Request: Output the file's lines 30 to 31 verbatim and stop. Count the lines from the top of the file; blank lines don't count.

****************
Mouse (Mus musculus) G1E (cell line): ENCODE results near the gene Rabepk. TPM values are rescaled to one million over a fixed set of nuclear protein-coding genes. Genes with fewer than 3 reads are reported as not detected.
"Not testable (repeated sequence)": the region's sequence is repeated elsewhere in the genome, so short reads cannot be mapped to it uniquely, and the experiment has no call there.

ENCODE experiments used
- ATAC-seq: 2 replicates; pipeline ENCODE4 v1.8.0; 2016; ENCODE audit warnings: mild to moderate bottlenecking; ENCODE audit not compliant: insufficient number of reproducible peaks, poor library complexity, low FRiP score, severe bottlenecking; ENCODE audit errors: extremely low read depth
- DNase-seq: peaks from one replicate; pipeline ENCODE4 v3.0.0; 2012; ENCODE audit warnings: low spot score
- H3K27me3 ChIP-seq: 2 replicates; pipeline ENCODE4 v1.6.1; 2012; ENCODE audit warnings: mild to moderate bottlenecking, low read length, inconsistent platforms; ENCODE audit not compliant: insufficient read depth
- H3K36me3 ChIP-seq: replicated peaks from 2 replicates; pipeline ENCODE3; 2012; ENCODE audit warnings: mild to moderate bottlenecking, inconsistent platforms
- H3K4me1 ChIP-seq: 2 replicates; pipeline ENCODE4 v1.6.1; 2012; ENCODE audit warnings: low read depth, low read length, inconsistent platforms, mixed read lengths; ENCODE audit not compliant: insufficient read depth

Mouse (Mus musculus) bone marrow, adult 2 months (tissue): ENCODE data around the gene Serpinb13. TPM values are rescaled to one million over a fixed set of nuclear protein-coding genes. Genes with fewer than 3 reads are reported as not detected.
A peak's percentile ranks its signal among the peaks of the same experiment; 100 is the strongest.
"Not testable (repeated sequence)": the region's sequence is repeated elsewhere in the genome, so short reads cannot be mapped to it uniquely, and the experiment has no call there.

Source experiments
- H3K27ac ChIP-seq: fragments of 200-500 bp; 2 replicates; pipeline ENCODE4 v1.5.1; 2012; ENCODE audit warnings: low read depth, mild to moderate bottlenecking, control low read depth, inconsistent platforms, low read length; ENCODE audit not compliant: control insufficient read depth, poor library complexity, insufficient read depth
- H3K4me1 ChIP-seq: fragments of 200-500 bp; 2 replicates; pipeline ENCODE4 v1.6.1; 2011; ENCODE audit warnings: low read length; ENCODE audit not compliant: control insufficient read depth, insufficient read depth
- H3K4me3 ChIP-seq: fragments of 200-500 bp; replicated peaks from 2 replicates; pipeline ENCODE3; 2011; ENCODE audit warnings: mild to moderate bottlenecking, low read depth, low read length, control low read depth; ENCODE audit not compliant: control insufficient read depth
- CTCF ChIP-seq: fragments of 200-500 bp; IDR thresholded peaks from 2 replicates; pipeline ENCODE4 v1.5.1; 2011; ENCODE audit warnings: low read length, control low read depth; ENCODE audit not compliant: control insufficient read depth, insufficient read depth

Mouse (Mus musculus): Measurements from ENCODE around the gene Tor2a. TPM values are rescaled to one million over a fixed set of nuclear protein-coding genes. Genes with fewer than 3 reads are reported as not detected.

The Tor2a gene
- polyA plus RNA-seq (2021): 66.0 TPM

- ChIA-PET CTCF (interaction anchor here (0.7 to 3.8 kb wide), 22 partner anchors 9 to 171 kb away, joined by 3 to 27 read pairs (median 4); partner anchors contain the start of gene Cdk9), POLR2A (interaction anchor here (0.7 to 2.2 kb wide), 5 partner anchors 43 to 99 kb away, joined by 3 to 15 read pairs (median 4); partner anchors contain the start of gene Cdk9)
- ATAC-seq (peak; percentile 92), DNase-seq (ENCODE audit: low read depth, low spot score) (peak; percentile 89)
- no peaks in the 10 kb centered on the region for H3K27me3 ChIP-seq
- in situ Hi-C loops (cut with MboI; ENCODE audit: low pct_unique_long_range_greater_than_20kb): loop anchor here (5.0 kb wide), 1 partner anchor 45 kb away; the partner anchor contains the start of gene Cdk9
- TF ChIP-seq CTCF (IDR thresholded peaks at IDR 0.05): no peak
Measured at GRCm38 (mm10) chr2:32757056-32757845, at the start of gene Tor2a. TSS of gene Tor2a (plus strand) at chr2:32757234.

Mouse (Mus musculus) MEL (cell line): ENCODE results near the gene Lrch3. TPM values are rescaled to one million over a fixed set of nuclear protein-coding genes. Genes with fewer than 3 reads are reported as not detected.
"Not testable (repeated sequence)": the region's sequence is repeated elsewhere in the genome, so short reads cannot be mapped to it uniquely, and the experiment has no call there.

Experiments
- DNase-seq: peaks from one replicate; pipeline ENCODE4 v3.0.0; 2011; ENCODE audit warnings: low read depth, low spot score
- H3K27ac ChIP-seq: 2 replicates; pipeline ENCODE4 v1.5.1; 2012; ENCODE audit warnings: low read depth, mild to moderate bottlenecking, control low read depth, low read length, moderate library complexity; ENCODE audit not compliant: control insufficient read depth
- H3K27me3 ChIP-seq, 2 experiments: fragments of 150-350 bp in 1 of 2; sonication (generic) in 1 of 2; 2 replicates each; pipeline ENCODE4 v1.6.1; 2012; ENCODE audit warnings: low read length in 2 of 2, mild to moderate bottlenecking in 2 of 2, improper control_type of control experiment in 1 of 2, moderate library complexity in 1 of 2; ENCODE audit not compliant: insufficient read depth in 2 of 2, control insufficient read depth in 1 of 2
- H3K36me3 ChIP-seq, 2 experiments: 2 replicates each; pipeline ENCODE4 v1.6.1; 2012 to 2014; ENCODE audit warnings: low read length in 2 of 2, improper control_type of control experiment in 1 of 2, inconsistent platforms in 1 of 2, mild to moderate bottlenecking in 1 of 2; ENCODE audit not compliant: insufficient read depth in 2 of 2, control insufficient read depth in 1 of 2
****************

- H3K27ac ChIP-seq: 2 replicates; pipeline ENCODE4 v1.5.1; 2012; ENCODE audit warnings: low read depth, mild to moderate bottlenecking, control low read depth, low read length, moderate library complexity; ENCODE audit not compliant: control insufficient read depth
- H3K27me3 ChIP-seq, 2 experiments: fragments of 150-350 bp in 1 of 2; sonication (generic) in 1 of 2; 2 replicates each; pipeline ENCODE4 v1.6.1; 2012; ENCODE audit warnings: low read length in 2 of 2, mild to moderate bottlenecking in 2 of 2, improper control_type of control experiment in 1 of 2, moderate library complexity in 1 of 2; ENCODE audit not compliant: insufficient read depth in 2 of 2, control insufficient read depth in 1 of 2